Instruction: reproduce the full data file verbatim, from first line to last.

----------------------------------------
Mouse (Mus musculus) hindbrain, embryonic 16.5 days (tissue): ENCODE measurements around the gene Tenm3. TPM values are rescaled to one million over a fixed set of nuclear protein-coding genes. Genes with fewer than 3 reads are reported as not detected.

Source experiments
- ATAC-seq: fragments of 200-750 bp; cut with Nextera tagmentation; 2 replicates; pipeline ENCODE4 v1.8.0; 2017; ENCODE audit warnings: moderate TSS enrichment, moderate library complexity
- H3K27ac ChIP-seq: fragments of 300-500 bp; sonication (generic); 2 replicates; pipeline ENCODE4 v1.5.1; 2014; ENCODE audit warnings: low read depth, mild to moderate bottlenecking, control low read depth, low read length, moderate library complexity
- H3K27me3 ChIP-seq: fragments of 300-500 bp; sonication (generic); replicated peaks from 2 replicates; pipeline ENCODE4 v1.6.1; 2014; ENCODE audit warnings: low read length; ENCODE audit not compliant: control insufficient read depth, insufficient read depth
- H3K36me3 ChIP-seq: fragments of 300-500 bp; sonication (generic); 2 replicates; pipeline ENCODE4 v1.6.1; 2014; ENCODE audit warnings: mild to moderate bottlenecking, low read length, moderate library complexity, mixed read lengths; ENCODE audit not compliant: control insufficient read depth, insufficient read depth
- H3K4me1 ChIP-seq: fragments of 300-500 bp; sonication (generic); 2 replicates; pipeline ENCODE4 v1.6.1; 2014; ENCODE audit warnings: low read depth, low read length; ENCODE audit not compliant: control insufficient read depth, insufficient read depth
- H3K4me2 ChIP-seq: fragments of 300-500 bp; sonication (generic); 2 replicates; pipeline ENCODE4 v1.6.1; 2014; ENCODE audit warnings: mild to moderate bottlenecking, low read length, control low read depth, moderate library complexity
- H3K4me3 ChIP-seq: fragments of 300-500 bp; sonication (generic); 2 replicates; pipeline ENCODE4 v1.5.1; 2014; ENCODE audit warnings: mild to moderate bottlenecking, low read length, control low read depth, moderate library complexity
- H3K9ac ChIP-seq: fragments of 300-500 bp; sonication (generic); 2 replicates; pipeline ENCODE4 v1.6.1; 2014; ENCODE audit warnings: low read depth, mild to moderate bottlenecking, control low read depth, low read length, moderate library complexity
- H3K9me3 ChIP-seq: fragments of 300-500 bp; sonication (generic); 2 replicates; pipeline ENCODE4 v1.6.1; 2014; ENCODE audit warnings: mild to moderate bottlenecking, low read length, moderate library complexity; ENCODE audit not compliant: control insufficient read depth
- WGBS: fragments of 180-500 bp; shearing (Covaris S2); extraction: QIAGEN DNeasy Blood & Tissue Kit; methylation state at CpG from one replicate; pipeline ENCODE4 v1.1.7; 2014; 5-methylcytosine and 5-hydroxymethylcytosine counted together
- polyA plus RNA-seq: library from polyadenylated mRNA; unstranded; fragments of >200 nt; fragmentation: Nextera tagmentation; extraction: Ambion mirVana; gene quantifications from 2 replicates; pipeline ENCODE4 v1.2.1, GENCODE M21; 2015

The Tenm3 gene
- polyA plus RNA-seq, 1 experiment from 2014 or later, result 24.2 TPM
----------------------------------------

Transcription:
Mouse (Mus musculus) hindbrain, embryonic 16.5 days (tissue): ENCODE measurements around the gene Tenm3. TPM values are rescaled to one million over a fixed set of nuclear protein-coding genes. Genes with fewer than 3 reads are reported as not detected.

Source experiments
- ATAC-seq: fragments of 200-750 bp; cut with Nextera tagmentation; 2 replicates; pipeline ENCODE4 v1.8.0; 2017; ENCODE audit warnings: moderate TSS enrichment, moderate library complexity
- H3K27ac ChIP-seq: fragments of 300-500 bp; sonication (generic); 2 replicates; pipeline ENCODE4 v1.5.1; 2014; ENCODE audit warnings: low read depth, mild to moderate bottlenecking, control low read depth, low read length, moderate library complexity
- H3K27me3 ChIP-seq: fragments of 300-500 bp; sonication (generic); replicated peaks from 2 replicates; pipeline ENCODE4 v1.6.1; 2014; ENCODE audit warnings: low read length; ENCODE audit not compliant: control insufficient read depth, insufficient read depth
- H3K36me3 ChIP-seq: fragments of 300-500 bp; sonication (generic); 2 replicates; pipeline ENCODE4 v1.6.1; 2014; ENCODE audit warnings: mild to moderate bottlenecking, low read length, moderate library complexity, mixed read lengths; ENCODE audit not compliant: control insufficient read depth, insufficient read depth
- H3K4me1 ChIP-seq: fragments of 300-500 bp; sonication (generic); 2 replicates; pipeline ENCODE4 v1.6.1; 2014; ENCODE audit warnings: low read depth, low read length; ENCODE audit not compliant: control insufficient read depth, insufficient read depth
- H3K4me2 ChIP-seq: fragments of 300-500 bp; sonication (generic); 2 replicates; pipeline ENCODE4 v1.6.1; 2014; ENCODE audit warnings: mild to moderate bottlenecking, low read length, control low read depth, moderate library complexity
- H3K4me3 ChIP-seq: fragments of 300-500 bp; sonication (generic); 2 replicates; pipeline ENCODE4 v1.5.1; 2014; ENCODE audit warnings: mild to moderate bottlenecking, low read length, control low read depth, moderate library complexity
- H3K9ac ChIP-seq: fragments of 300-500 bp; sonication (generic); 2 replicates; pipeline ENCODE4 v1.6.1; 2014; ENCODE audit warnings: low read depth, mild to moderate bottlenecking, control low read depth, low read length, moderate library complexity
- H3K9me3 ChIP-seq: fragments of 300-500 bp; sonication (generic); 2 replicates; pipeline ENCODE4 v1.6.1; 2014; ENCODE audit warnings: mild to moderate bottlenecking, low read length, moderate library complexity; ENCODE audit not compliant: control insufficient read depth
- WGBS: fragments of 180-500 bp; shearing (Covaris S2); extraction: QIAGEN DNeasy Blood & Tissue Kit; methylation state at CpG from one replicate; pipeline ENCODE4 v1.1.7; 2014; 5-methylcytosine and 5-hydroxymethylcytosine counted together
- polyA plus RNA-seq: library from polyadenylated mRNA; unstranded; fragments of >200 nt; fragmentation: Nextera tagmentation; extraction: Ambion mirVana; gene quantifications from 2 replicates; pipeline ENCODE4 v1.2.1, GENCODE M21; 2015

The Tenm3 gene
- polyA plus RNA-seq, 1 experiment from 2014 or later, result 24.2 TPM